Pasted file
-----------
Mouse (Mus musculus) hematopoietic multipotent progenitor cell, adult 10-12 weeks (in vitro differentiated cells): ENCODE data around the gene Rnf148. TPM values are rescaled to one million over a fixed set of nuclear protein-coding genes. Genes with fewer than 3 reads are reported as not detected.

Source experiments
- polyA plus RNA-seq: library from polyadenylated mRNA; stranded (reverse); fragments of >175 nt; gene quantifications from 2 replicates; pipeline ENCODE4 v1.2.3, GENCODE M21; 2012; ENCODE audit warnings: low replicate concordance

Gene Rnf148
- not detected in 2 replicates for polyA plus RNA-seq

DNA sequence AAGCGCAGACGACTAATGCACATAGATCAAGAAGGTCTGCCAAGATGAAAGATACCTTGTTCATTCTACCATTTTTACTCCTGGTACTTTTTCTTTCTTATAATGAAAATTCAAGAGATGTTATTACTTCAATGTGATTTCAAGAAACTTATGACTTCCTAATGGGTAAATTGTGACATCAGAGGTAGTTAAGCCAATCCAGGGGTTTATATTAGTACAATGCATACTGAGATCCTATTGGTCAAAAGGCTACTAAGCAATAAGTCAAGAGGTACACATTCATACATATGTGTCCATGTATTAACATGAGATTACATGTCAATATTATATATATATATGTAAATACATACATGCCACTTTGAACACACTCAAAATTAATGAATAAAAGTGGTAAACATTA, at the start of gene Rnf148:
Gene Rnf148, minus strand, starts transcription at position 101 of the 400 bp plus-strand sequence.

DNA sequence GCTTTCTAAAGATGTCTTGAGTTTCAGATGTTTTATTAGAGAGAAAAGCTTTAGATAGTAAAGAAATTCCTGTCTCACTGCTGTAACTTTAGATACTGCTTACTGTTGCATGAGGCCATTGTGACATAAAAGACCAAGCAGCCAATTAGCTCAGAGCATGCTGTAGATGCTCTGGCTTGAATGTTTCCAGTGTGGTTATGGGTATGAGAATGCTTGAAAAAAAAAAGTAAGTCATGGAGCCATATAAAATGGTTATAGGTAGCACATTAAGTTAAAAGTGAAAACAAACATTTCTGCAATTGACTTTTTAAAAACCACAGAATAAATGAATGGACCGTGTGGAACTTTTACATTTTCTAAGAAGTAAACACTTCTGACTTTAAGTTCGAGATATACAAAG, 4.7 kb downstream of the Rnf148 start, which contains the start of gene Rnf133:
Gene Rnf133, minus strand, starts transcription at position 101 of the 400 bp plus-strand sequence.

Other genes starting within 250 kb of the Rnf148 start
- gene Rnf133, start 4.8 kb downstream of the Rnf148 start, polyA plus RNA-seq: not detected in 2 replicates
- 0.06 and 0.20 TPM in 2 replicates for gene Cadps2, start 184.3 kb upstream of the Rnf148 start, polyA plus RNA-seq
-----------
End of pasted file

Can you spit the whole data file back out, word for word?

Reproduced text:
Mouse (Mus musculus) hematopoietic multipotent progenitor cell, adult 10-12 weeks (in vitro differentiated cells): ENCODE data around the gene Rnf148. TPM values are rescaled to one million over a fixed set of nuclear protein-coding genes. Genes with fewer than 3 reads are reported as not detected.

Source experiments
- polyA plus RNA-seq: library from polyadenylated mRNA; stranded (reverse); fragments of >175 nt; gene quantifications from 2 replicates; pipeline ENCODE4 v1.2.3, GENCODE M21; 2012; ENCODE audit warnings: low replicate concordance

Gene Rnf148
- not detected in 2 replicates for polyA plus RNA-seq

DNA sequence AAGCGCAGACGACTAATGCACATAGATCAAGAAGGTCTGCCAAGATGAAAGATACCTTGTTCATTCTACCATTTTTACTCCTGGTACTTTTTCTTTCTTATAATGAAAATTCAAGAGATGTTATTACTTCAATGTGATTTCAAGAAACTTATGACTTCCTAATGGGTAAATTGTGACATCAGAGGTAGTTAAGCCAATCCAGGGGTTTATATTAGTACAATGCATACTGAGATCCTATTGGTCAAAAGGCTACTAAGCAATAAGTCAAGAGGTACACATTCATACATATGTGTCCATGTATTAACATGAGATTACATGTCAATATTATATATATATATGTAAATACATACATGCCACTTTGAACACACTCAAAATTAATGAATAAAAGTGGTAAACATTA, at the start of gene Rnf148:
Gene Rnf148, minus strand, starts transcription at position 101 of the 400 bp plus-strand sequence.

DNA sequence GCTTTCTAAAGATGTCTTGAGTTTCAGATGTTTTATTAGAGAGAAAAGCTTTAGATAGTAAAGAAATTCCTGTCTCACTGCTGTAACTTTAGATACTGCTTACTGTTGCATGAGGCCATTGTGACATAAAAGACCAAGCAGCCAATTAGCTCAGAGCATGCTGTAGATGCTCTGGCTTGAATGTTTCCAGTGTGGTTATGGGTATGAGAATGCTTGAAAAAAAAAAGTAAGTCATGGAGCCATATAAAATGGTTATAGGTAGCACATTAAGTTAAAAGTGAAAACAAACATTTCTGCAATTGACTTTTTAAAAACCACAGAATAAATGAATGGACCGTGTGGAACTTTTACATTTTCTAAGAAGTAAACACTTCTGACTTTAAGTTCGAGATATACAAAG, 4.7 kb downstream of the Rnf148 start, which contains the start of gene Rnf133:
Gene Rnf133, minus strand, starts transcription at position 101 of the 400 bp plus-strand sequence.

Other genes starting within 250 kb of the Rnf148 start
- gene Rnf133, start 4.8 kb downstream of the Rnf148 start, polyA plus RNA-seq: not detected in 2 replicates
- 0.06 and 0.20 TPM in 2 replicates for gene Cadps2, start 184.3 kb upstream of the Rnf148 start, polyA plus RNA-seq